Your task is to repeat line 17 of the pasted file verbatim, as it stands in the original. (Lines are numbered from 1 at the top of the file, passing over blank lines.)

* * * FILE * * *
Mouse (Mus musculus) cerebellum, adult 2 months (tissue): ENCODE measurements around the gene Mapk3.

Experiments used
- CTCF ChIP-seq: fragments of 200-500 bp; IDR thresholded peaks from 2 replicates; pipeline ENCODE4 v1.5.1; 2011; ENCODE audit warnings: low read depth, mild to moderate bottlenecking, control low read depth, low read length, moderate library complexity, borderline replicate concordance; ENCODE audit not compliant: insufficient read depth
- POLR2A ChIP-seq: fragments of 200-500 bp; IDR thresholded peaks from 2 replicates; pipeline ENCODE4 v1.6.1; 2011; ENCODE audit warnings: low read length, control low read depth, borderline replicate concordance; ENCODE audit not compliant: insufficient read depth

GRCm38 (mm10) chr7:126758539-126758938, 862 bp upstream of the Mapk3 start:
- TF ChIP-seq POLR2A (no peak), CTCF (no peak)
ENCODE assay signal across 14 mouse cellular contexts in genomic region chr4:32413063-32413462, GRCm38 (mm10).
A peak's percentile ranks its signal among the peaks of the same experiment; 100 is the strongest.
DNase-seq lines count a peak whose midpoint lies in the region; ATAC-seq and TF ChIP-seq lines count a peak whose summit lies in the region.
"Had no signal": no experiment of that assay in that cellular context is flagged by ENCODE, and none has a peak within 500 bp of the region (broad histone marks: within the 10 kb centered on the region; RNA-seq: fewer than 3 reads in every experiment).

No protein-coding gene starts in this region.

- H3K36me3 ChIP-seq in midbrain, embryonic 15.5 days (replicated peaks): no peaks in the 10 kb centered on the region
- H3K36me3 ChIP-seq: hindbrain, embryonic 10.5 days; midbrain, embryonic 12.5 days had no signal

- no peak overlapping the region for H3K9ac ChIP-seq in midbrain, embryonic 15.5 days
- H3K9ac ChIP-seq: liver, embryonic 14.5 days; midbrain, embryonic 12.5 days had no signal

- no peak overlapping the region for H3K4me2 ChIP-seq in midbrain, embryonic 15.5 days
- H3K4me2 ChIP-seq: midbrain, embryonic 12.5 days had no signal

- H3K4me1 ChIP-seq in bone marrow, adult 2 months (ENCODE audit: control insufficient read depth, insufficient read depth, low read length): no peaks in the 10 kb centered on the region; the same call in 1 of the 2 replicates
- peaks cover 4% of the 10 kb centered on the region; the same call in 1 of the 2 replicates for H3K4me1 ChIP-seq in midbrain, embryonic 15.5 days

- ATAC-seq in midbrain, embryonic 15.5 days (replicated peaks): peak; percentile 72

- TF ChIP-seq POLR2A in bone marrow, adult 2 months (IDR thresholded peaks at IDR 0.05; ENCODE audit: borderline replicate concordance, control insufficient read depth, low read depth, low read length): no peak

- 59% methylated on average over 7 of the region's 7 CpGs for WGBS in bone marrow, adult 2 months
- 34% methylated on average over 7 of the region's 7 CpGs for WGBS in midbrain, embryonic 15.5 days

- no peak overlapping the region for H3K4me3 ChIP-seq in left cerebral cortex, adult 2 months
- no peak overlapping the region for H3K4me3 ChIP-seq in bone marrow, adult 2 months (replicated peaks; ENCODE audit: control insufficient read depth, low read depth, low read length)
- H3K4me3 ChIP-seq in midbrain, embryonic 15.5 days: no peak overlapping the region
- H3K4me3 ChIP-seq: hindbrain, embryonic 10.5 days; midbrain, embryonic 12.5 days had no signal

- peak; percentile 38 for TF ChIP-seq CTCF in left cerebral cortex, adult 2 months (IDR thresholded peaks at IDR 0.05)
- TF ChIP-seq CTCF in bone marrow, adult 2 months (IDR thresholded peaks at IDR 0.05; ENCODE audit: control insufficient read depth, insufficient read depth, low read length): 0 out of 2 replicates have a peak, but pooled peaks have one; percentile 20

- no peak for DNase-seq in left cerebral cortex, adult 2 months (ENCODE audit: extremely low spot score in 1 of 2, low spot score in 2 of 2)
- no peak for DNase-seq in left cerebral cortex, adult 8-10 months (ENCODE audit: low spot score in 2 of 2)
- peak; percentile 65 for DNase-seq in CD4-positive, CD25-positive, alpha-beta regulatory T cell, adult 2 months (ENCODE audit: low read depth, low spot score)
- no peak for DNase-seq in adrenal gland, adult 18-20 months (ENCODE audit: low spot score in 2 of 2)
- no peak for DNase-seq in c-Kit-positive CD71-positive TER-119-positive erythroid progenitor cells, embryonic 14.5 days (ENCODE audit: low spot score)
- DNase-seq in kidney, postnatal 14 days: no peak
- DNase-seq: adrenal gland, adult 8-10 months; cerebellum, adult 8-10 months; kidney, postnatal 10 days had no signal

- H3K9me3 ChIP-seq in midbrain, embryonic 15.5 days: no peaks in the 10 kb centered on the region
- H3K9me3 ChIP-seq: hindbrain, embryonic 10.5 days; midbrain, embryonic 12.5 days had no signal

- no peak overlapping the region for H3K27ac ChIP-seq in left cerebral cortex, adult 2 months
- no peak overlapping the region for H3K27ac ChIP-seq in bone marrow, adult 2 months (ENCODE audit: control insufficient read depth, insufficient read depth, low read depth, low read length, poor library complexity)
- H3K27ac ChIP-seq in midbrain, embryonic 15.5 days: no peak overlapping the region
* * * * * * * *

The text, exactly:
- H3K4me2 ChIP-seq: midbrain, embryonic 12.5 days had no signal